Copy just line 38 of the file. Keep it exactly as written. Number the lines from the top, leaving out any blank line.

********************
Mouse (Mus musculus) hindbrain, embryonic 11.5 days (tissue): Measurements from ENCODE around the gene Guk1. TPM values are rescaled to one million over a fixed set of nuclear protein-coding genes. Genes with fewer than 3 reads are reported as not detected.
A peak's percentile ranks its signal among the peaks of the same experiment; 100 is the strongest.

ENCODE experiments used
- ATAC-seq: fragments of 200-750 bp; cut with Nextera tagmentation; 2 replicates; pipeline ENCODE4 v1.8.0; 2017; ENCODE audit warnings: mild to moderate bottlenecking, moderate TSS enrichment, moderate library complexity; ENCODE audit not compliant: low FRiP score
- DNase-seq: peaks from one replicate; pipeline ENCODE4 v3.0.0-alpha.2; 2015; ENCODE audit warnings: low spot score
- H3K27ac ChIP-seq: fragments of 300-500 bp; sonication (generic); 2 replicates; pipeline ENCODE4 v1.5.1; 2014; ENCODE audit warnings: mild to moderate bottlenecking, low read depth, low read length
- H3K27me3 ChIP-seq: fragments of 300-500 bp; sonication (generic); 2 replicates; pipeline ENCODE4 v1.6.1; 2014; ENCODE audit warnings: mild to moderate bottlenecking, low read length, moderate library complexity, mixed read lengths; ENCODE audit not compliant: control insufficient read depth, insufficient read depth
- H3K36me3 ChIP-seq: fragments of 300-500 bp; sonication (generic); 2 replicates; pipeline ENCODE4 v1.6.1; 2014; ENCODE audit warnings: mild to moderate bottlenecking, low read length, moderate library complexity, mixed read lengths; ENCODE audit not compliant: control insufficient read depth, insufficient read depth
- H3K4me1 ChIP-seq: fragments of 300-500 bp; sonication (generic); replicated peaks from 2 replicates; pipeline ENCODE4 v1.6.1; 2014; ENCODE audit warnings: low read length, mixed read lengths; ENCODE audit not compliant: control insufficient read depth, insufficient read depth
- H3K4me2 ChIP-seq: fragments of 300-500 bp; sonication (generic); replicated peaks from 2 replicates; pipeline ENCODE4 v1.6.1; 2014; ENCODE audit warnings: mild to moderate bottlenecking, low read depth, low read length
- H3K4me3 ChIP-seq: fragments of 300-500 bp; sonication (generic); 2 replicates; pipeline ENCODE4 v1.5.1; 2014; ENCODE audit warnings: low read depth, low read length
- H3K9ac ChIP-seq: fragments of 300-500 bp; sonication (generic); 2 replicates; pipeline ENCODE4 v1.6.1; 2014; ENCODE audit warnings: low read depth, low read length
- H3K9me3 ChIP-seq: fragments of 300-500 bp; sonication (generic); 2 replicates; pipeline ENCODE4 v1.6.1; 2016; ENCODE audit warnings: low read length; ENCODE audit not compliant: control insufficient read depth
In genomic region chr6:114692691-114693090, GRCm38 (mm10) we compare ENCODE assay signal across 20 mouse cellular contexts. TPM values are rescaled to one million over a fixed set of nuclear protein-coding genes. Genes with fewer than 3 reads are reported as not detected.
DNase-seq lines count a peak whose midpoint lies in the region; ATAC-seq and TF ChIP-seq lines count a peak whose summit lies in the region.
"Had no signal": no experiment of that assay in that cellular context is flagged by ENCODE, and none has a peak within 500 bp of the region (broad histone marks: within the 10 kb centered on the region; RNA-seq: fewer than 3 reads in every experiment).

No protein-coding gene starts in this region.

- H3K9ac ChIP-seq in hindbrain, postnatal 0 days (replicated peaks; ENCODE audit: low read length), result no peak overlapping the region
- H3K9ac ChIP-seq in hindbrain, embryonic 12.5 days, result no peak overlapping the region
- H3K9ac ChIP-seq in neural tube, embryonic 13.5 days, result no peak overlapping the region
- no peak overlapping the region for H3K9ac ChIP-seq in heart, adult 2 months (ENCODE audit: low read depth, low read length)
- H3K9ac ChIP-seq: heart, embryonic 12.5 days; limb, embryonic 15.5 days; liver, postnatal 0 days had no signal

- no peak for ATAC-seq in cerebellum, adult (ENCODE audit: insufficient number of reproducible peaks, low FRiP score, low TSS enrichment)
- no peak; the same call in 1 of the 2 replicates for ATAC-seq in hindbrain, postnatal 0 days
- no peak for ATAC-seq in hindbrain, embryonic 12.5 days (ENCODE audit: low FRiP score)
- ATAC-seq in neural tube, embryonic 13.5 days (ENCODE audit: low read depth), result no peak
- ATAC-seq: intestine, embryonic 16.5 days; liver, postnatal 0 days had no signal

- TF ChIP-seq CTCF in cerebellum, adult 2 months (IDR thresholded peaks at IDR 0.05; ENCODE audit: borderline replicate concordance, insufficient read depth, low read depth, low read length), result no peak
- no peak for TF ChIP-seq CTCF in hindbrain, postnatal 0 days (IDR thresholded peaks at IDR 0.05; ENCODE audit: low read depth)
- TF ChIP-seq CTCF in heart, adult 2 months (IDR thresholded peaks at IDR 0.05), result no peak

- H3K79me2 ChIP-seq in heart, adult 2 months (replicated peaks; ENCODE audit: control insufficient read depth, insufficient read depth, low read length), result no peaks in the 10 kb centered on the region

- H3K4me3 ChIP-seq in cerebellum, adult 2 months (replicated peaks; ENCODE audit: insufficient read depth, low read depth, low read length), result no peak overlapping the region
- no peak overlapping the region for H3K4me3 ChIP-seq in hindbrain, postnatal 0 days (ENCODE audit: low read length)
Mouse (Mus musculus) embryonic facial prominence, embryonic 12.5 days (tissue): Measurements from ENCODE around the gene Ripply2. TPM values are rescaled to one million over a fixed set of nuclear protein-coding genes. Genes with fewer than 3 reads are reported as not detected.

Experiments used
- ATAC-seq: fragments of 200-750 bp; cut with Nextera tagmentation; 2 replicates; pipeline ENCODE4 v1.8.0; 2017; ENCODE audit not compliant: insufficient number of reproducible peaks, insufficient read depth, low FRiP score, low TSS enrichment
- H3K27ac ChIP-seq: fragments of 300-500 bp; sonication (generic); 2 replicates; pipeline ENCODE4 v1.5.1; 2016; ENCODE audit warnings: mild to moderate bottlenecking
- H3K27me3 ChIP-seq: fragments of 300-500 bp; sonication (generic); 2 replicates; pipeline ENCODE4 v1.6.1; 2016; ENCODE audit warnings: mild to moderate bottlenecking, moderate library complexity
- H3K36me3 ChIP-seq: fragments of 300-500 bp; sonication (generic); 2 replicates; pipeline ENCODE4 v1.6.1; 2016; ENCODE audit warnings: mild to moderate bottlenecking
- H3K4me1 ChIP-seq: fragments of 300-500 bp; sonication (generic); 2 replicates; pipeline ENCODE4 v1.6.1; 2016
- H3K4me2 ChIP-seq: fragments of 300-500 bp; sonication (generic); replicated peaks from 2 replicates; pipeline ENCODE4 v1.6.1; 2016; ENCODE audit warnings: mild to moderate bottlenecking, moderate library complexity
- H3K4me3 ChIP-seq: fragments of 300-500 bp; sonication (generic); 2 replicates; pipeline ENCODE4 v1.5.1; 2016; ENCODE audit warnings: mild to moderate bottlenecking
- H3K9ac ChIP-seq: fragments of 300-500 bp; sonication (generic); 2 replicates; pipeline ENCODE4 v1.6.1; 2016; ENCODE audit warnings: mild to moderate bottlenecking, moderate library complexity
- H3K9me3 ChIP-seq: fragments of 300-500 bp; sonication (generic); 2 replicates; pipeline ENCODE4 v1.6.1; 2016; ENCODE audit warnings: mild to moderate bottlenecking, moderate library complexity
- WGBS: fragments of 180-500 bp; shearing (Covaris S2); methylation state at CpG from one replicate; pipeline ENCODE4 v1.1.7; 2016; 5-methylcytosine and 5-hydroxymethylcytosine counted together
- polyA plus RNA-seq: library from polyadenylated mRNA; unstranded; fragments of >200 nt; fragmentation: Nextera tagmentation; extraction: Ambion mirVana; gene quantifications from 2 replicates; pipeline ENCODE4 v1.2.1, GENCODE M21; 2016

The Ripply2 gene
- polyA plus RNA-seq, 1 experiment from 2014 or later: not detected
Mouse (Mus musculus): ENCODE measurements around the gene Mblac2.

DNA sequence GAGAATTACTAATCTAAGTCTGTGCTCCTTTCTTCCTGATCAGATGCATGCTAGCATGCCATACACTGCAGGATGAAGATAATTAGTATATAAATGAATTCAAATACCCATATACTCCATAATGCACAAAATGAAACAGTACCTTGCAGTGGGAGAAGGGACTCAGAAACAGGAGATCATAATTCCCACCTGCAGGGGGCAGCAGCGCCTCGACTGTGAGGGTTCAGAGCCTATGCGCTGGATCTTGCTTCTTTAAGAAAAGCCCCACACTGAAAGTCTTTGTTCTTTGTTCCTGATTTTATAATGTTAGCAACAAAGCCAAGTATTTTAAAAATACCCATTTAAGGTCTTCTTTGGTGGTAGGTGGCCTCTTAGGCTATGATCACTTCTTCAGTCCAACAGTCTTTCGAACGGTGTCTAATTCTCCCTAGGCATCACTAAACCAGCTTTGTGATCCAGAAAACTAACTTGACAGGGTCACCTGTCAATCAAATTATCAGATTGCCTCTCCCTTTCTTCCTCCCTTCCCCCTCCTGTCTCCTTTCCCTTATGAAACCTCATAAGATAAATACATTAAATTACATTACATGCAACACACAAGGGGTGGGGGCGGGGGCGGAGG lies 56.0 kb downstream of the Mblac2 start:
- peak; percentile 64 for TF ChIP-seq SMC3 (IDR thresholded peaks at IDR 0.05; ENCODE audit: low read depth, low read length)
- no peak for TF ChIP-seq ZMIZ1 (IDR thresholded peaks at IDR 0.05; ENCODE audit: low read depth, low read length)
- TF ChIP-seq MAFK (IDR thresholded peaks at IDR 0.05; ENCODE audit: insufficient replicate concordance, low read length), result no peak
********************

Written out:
- H3K27me3 ChIP-seq: fragments of 300-500 bp; sonication (generic); 2 replicates; pipeline ENCODE4 v1.6.1; 2016; ENCODE audit warnings: mild to moderate bottlenecking, moderate library complexity